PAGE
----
Little Free Libraries Build Community
Todd Bol, the founder of the Little Free Library concept, died last month from pancreatic cancer at the age of 62. But before he passed away, he made an observation that should make all of us think.
“If I may be so bold, I’m the most successful person I know,” Bol told a newspaper. “Because I stimulate 54 million books to be read and neighbors to talk to each other. As far as I’m concerned, that’s the very definition of success.”
As readers, you are probably familiar with Little Free Libraries, but in case you aren’t, you can watch Bol’s 11-minute TEDxFargo presentation.
I love so much about the notion of these little libraries that house anywhere from 20 to 100 books at any given time. I love that Bol started these as a tribute to his mother who was a teacher and book lover. I love that they encourage people to read. I love that they take the library beyond four walls. But the thing I love most about them is that they are bringing neighbors together.
In an age when we barely wave at our neighbors or invite each other to sit on the front porch to enjoy a glass of iced tea and good conversation, Little Free Libraries are promoting real community.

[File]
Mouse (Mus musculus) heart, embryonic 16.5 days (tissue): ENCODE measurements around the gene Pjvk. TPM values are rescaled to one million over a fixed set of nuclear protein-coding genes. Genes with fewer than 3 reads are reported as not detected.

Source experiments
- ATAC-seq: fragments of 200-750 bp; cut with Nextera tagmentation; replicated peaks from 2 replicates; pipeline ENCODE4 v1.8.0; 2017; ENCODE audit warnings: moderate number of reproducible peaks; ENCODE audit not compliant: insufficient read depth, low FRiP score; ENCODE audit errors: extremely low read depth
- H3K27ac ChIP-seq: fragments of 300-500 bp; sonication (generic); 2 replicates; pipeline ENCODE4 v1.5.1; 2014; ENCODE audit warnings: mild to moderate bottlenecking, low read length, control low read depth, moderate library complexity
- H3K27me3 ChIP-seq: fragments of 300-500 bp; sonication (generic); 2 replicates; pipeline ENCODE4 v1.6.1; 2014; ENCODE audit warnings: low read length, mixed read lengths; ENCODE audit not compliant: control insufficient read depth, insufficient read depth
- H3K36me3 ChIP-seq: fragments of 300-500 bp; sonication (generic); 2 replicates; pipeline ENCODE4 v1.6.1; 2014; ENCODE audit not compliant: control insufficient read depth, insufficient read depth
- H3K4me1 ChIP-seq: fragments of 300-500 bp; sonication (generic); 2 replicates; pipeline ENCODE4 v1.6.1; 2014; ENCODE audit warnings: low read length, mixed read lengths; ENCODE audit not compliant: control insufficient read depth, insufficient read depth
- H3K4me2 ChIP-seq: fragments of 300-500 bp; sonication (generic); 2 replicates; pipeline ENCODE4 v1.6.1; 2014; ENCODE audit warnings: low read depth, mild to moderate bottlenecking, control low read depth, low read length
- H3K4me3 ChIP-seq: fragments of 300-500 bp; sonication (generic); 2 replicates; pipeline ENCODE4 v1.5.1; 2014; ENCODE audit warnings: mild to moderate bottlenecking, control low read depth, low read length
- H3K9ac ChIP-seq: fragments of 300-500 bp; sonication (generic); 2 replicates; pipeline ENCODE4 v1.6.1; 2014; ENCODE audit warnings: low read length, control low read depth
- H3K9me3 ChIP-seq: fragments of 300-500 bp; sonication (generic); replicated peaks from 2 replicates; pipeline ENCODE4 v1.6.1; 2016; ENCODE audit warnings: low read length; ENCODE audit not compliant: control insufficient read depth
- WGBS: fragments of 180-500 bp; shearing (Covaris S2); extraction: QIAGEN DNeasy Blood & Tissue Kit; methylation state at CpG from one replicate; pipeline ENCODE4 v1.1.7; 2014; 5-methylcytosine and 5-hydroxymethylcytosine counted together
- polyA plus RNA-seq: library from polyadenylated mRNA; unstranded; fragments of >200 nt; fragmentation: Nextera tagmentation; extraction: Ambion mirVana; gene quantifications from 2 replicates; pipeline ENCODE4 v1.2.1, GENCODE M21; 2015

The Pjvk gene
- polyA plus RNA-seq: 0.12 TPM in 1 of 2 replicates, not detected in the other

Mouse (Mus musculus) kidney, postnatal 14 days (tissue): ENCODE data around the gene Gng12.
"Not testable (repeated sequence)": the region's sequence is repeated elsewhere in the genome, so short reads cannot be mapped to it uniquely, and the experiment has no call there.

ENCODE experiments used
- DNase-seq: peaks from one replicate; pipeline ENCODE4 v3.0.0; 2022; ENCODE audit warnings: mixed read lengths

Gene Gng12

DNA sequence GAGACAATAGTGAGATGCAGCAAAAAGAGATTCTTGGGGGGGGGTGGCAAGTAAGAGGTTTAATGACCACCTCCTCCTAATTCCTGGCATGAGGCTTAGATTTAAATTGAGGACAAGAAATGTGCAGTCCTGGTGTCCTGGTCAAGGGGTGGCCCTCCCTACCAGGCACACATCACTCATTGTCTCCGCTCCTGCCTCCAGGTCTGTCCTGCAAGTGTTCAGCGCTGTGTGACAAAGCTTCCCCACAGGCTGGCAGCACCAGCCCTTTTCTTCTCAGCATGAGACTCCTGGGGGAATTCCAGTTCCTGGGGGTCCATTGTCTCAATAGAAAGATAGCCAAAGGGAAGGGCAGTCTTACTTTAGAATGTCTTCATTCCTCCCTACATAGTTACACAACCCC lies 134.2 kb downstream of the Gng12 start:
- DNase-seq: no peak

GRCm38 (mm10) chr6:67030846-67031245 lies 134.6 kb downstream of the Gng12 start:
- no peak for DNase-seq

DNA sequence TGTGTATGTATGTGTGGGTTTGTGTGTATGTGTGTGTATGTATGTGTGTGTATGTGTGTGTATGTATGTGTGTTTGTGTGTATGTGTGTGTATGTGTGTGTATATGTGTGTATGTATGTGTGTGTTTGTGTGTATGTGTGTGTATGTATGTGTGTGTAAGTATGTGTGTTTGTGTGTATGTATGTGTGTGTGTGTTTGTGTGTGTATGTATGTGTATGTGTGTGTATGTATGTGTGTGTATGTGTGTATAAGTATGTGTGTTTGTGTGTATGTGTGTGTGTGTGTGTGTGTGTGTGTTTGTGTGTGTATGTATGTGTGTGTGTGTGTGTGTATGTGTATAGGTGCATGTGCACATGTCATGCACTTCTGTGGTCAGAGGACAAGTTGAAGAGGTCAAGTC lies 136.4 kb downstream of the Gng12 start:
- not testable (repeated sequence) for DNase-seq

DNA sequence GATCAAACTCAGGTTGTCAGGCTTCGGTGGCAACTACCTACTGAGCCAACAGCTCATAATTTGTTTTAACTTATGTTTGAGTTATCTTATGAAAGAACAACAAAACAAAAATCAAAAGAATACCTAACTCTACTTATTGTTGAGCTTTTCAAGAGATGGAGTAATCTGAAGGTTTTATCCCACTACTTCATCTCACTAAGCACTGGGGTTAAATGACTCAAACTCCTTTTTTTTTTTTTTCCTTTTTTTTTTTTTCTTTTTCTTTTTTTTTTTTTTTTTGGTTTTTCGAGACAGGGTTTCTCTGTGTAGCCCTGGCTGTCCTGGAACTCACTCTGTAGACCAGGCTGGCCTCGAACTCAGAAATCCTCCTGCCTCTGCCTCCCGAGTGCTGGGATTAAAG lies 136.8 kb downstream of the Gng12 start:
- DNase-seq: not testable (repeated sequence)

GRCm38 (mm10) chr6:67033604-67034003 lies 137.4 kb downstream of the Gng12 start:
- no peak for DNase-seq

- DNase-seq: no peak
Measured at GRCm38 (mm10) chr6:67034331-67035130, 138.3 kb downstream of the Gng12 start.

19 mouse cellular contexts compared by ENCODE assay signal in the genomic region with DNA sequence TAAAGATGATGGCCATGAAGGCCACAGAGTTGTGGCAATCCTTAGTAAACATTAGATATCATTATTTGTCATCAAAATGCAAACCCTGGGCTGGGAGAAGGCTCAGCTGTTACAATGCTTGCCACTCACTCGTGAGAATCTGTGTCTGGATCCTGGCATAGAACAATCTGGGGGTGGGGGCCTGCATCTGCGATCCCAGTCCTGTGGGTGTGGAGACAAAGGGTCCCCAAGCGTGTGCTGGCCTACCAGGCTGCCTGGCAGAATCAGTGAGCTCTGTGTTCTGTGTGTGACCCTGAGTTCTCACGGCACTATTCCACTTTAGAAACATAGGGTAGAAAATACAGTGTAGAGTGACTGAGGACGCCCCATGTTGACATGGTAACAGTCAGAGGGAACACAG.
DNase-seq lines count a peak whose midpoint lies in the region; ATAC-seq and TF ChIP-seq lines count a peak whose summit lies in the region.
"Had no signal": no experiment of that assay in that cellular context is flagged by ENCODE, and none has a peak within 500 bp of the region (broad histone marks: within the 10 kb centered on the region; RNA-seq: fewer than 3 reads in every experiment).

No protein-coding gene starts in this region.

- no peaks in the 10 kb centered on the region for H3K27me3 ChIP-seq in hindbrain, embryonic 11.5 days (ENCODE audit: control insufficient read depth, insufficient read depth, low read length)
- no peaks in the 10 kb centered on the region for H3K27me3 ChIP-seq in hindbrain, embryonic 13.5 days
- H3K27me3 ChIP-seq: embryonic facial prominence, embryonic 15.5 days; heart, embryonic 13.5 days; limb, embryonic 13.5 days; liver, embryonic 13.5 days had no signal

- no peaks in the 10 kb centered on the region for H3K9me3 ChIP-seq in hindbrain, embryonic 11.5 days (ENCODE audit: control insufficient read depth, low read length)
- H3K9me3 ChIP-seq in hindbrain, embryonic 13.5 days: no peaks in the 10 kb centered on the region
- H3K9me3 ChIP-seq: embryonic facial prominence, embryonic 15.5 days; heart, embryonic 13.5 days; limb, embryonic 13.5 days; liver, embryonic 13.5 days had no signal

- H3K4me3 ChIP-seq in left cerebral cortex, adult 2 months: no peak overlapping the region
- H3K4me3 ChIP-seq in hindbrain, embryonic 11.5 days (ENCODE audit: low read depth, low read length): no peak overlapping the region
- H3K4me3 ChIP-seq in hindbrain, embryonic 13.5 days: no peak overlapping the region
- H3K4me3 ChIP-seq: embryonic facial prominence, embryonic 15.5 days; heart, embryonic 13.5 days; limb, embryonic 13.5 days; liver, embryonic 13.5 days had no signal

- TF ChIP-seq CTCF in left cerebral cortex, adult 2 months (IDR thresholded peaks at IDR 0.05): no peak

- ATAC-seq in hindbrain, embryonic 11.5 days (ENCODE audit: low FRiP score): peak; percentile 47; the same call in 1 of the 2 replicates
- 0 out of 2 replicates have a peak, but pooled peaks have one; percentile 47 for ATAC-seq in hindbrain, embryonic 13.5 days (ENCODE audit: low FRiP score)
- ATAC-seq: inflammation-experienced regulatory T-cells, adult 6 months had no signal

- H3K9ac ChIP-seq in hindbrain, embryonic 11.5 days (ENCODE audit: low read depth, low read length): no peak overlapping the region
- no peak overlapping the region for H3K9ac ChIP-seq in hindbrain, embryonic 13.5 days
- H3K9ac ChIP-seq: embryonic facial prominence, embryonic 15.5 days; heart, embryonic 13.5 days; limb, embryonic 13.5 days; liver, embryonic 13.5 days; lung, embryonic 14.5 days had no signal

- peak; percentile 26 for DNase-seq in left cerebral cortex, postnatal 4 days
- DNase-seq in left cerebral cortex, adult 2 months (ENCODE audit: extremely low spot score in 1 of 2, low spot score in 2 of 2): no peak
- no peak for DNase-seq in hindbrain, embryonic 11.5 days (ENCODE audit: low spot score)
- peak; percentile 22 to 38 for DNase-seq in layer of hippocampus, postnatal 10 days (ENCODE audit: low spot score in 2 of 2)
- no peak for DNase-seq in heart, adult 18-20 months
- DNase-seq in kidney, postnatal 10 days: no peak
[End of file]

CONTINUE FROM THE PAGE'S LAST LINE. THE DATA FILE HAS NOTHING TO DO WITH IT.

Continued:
This blog post notes that Kristine Huson, communications director of Little Free Libraries Ltd., says she has heard from people who met more neighbors in one week than in the past ten years. And a 76-year-old man who put up a Little Free Library says he met more of his neighbors in the first three weeks than in the previous 30 years. That same newspaper story says the man’s library has become a mini-town square where people discuss Sherlock Holmes, sustainability and genealogy.
It’s difficult to obey the scriptural mandate to love our neighbors if we don’t even know their names. So we owe Bol and others (like Kristin Schell who started the Turquoise Table movement) for giving us simple ways we can move beyond a polite wave across the yard.
If you want to know more about starting a Little Free Library, check out the official page (it even has a map that allows you to search for one in your area).*
* I’m in no way affiliated with Little Free Library. I’m just a fan.
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